Series – Reckless Love
Sermon – Begin with Love
Scripture Readings: Deuteronomy 6:4-9, Mark 12:28-34
One of the scribes came near and heard them disputing with one another, and seeing that he answered them well, he asked him, “Which commandment is the first of all?” Jesus answered, “The first is, ‘Hear, O Israel: the Lord our God, the Lord is one; you shall love the Lord your God with all your heart, and with all your soul, and with all your mind, and with all your strength.’ The second is this, ‘You shall love your neighbor as yourself.’ There is no other commandment greater than these.” (Mark 12:28-31)
Monday September 9 — Deuteronomy 6:4-9, Leviticus 19:17-18
These familiar verses serve as the context for tomorrow’s reading in Mark 12. What we discover is that loving God and loving our neighbor has always been God’s expectation for God’s people. In the Gospels, Jesus affirms what the Hebrew people were already supposed to know. The problem is that knowing the great commandment is far easier than obeying the great commandment. Which is easier for you: loving God or loving your neighbor? Where do you need to grow?
• Prayer: God of Love, forgive me for failing to obey the first and greatest of your commandments. Teach me to love you, and my neighbors, more fully. Amen.
Tuesday September 10 — Mark 12:28-34
We usually refer to this passage as the Great Commandment. Speaking about loving God and loving your neighbor, Jesus says, “There is no other commandment greater than these” (Mark 12:31). However, loving God and neighbor is not just the great commandment, loving God is the first commandment (see Mark 12:28-29). Being the first commandment means that it is the highest priority. It’s where we begin. It’s where we start our relationship with God. If we do nothing else, we do this: we begin with love. What, if anything, is preventing you from beginning with love?•
- Prayer: Loving God, I know that loving you and loving my neighbor is my highest priority. Help me to remove everything in my life that prevents me from beginning with love. Amen.
Wednesday September 11 — James 2:8-13
The early church took Jesus’ words and example very seriously. Following on Jesus’ teaching in the Gospels, James also quotes Leviticus 19:18 and calls it the “royal law” (James 2:8). He reminds his readers to begin with love amid his warnings against showing partiality and discriminating against people who are poor. He goes on to insist that we will be judged, first and foremost by our obedience to the law of love and mercy. If God really does expect us to begin with us, how well are you doing?
• Prayer: God of Mercy, thank you for showing me mercy that I do not deserve and love that I cannot earn. Help me to fulfill your law and show mercy to all. Amen.
Thursday September 12 — Galatians 5:13-15
The apostle Paul also echoes the teaching of Jesus and quotes Leviticus 19:18. (You’ll find another example in Romans 13:9). One of the themes of the letter to the Galatians is that God has given us the freedom to make decisions about how we live our lives, and that our decision-making should begin with love. What might change in your life if the process of making every decision (large and small) began with love? What might change in your most important relationships?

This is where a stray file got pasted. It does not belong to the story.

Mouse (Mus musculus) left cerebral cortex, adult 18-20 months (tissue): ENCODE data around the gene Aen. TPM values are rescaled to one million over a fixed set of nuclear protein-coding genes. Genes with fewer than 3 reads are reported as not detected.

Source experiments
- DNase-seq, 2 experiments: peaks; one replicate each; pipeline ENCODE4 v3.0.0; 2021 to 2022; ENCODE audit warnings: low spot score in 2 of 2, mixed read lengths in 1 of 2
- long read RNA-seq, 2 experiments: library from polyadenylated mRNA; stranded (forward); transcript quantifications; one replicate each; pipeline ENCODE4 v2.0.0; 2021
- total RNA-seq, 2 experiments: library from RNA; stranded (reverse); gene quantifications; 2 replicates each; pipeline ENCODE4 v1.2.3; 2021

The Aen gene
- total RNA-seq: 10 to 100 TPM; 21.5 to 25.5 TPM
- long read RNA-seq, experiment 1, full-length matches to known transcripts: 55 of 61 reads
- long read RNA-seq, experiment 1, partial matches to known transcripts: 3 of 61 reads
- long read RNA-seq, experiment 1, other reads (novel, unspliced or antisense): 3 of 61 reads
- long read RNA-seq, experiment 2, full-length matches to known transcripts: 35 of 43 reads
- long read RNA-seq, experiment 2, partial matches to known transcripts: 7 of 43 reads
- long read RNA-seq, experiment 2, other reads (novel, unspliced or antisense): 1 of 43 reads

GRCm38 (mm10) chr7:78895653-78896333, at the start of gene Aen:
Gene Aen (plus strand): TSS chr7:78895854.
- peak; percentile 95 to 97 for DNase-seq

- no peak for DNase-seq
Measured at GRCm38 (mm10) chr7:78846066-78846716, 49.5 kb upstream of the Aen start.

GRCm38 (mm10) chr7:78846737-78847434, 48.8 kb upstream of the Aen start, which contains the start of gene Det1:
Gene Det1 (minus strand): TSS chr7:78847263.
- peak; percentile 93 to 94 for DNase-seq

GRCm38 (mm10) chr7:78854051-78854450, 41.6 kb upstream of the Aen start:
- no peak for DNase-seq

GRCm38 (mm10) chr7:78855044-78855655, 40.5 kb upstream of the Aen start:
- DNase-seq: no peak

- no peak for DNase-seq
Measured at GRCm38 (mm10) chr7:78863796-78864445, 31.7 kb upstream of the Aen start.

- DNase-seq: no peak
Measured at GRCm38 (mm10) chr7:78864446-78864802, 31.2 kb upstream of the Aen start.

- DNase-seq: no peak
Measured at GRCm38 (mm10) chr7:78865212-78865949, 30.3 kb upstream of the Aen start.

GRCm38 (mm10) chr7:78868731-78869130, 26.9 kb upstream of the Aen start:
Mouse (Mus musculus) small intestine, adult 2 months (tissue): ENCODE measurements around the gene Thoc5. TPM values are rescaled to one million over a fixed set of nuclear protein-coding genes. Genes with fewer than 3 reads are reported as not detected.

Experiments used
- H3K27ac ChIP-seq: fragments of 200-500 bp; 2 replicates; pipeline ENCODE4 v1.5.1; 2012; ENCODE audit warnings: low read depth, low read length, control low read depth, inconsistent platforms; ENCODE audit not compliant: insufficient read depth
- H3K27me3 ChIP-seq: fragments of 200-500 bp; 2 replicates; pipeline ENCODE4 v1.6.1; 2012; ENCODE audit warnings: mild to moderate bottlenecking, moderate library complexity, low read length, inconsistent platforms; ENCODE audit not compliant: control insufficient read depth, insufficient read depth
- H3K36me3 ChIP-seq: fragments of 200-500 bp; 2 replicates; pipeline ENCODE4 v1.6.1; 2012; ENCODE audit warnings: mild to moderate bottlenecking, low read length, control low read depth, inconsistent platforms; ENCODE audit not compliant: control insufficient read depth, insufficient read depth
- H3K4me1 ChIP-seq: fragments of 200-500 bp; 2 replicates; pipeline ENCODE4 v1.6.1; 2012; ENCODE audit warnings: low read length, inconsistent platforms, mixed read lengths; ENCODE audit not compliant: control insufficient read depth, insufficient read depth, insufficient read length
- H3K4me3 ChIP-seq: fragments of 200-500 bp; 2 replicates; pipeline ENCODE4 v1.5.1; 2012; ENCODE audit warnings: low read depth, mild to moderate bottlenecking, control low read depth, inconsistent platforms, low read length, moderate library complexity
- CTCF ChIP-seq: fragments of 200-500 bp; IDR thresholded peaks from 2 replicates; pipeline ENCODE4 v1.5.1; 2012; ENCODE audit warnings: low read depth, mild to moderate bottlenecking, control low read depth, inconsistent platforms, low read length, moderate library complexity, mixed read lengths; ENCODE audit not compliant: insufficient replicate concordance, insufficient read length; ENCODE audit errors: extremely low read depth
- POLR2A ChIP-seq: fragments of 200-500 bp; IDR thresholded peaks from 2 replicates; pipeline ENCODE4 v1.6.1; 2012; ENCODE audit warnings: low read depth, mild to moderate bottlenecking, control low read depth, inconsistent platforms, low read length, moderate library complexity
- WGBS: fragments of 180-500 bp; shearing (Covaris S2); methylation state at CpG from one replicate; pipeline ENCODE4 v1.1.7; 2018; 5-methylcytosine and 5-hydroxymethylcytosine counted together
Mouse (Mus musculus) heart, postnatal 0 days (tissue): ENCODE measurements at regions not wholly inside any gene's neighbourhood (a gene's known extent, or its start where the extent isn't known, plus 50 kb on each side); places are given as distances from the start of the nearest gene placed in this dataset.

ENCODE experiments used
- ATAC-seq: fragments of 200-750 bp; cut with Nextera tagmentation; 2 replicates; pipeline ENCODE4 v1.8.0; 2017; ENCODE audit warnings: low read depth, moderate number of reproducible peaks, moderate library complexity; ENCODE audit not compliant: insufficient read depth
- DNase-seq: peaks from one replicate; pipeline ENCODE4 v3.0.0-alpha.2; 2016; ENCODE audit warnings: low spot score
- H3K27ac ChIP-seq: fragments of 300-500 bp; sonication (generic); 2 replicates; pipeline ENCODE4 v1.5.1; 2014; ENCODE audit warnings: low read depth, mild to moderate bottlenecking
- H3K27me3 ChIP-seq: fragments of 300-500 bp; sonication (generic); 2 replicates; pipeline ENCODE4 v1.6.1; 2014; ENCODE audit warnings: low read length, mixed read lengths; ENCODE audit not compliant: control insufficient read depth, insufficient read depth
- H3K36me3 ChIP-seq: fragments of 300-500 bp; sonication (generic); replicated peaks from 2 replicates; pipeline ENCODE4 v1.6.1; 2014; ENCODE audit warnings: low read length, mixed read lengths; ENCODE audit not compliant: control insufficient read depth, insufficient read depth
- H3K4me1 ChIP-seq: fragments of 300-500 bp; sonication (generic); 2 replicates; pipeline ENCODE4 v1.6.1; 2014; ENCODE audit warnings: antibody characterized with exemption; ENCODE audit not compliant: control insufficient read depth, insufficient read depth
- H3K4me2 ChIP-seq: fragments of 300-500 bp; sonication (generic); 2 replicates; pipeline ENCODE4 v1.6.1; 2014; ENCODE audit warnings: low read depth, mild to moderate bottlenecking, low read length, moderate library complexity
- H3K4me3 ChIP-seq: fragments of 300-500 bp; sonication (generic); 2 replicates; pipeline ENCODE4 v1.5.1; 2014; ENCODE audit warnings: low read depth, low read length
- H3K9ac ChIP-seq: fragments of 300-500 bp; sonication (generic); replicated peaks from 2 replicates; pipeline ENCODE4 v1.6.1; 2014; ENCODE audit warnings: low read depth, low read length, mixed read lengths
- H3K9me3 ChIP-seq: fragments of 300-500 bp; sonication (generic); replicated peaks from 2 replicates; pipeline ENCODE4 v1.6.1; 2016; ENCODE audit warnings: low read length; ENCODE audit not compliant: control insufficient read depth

• Prayer: Eternal God, I am aware that I do not always make decisions by beginning with love. Love is not always my highest priority. Please forgive me. Amen.
Friday September 13 — Galatians 5:16-21
After reminding the Galatians to begin with love, Paul goes on to warn them about the dangers of choosing to gratify what he calls the desires of the flesh. (Note that when Paul uses the word “flesh” he’s not talking about the human body, but rather that part of us that opposes and resists God’s Spirit). The works of the flesh he lists are what come out of us when we do not begin with love. Using Paul’s list in Galatians 5:19-21, review your life. Where do you need to grow?
• Prayer: God of Grace, thank you for helping me see myself more clearly. Remove anything and everything from my life that opposes and resists your Spirit. Amen.
Saturday September 14 — Galatians 5:22-26
In contrast to the works of the flesh in Galatians 5:19-21, Paul lists the fruit of the Spirit. Rather than a to-do list for a self-help project, this list outlines the expected result of a healthy relationship with God that is nurtured in worship, prayer, service, study, and other spiritual disciplines. The fruit of the Spirit are God’s intention for our life and an indicator that our relationship with God is on the right track. Notice that the fruit of the Spirit begins with love. Using Galatians 5:22-23, review your life. Where do you see signs of God’s Spirit in your life?
• Prayer: God of Spirit and Truth, I desire to produce the fruit of the Holy Spirit in my life. Help me grow in faith and trust in the life-changing power of your love and grace. Amen.